• Comparative study of materials-binding peptide interactions with gold and silver surfaces and nanostructures: A thermodynamic basis for biological selectivity of inorganic materials

      Palafox-Hernandez, J.P.; Tang, Z.; Hughes, Zak E.; Li, Y.; Swihart, M.T.; Prasad, P.N.; Walsh, T.R.; Knecht, M.R. (2014-09)
      Controllable 3D assembly of multicomponent inorganic nanomaterials by precisely positioning two or more types of nanoparticles to modulate their interactions and achieve multifunctionality remains a major challenge. The diverse chemical and structural features of biomolecules can generate the compositionally specific organic/inorganic interactions needed to create such assemblies. Toward this aim, we studied the materials-specific binding of peptides selected based upon affinity for Ag (AgBP1 and AgBP2) and Au (AuBP1 and AuBP2) surfaces, combining experimental binding measurements, advanced molecular simulation, and nanomaterial synthesis. This reveals, for the first time, different modes of binding on the chemically similar Au and Ag surfaces. Molecular simulations showed flatter configurations on Au and a greater variety of 3D adsorbed conformations on Ag, reflecting primarily enthalpically driven binding on Au and entropically driven binding on Ag. This may arise from differences in the interfacial solvent structure. On Au, direct interaction of peptide residues with the metal surface is dominant, while on Ag, solvent-mediated interactions are more important. Experimentally, AgBP1 is found to be selective for Ag over Au, while the other sequences have strong and comparable affinities for both surfaces, despite differences in binding modes. Finally, we show for the first time the impact of these differences on peptide mediated synthesis of nanoparticles, leading to significant variation in particle morphology, size, and aggregation state. Because the degree of contact with the metal surface affects the peptide’s ability to cap the nanoparticles and thereby control growth and aggregation, the peptides with the least direct contact (AgBP1 and AgBP2 on Ag) produced relatively polydispersed and aggregated nanoparticles. Overall, we show that thermodynamically different binding modes at metallic interfaces can enable selective binding on very similar inorganic surfaces and can provide control over nanoparticle nucleation and growth. This supports the promise of bionanocombinatoric approaches that rely upon materials recognition.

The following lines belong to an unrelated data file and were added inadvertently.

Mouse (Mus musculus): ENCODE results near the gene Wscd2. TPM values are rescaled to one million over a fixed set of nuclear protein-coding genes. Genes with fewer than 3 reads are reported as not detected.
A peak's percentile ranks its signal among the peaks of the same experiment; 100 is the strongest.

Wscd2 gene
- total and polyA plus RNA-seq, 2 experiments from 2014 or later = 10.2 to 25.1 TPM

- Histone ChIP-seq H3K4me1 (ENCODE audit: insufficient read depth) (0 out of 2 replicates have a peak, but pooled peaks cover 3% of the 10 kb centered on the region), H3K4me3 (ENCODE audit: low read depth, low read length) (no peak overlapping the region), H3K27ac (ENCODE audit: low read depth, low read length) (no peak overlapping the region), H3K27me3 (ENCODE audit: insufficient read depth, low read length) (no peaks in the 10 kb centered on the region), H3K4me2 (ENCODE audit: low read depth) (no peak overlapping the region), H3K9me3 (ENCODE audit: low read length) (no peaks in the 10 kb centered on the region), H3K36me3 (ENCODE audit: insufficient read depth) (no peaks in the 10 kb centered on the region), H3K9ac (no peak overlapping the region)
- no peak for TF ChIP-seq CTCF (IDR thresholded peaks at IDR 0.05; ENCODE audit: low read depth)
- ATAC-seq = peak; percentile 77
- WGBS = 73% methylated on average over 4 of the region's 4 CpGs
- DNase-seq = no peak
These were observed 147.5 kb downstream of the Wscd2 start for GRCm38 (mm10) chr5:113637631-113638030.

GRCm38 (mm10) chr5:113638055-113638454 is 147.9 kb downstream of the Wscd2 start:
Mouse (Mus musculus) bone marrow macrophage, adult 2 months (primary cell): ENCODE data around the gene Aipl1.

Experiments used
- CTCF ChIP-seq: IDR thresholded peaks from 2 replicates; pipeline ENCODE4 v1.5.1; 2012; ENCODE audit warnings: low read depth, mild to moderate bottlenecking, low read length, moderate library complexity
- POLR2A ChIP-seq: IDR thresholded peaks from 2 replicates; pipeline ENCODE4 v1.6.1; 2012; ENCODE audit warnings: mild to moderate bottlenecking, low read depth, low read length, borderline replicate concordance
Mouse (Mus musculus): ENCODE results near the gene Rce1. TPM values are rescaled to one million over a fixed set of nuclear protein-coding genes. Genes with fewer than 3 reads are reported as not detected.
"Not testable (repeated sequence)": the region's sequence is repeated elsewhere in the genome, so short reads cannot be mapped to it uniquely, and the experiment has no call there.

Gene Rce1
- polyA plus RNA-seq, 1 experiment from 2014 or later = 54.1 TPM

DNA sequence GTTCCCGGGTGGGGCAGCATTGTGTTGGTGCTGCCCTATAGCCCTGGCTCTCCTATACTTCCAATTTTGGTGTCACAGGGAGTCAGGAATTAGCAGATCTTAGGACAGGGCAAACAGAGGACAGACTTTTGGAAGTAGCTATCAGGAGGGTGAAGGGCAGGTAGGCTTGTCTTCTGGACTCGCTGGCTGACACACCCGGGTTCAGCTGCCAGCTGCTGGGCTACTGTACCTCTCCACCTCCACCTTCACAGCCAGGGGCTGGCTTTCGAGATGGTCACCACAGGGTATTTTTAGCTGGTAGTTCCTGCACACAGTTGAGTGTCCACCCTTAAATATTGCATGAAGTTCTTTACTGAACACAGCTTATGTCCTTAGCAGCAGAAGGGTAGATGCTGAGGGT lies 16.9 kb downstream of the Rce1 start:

• Halo-substituted azobenzenes adsorbed at Ag(111) and Au(111) interfaces: Structures and optical properties

      Hughes, Zak E.; Baev, A.; Prasad, P.N.; Walsh, T.R. (2017-05-19)
      The adsorption of azobenzene (AB), ortho fluoro-azobenzene (FAB) and ortho chlor-azobenzol (ClAB), in both the cis and trans isomers, at the Au(111) and Ag(111) surfaces is investigated using plane-wave density functional calculations with the revPBE-vdW-DF functional. The resulting adsorption energies and internal structures of AB adsorbed to both metal surfaces are in broad agreement with available experimental data. In the gas phase, FAB and ClAB feature a significant reduction in the energy difference between the two isomeric states, compared with AB. This relative reduction in the energy difference is still significant for the adsorbed form of FAB but is only weakly apparent for ClAB. The absorption spectra of the molecules have also been calculated, with the halogen substituents generating significant changes in the gas phase, but only a modest difference for the adsorbed molecules.
    • Optical actuation of inorganic/organic interfaces: comparing peptide-azobenzene ligand reconfiguration on gold and silver nanoparticles

      Palafox-Hernandez, J.P.; Lim, C-K.; Tang, Z.; Drew, K.L.M.; Hughes, Zak E.; Li, Y.; Swihart, M.T.; Prasad, P.N.; Knecht, M.R.; Walsh, T.R. (2016-01-13)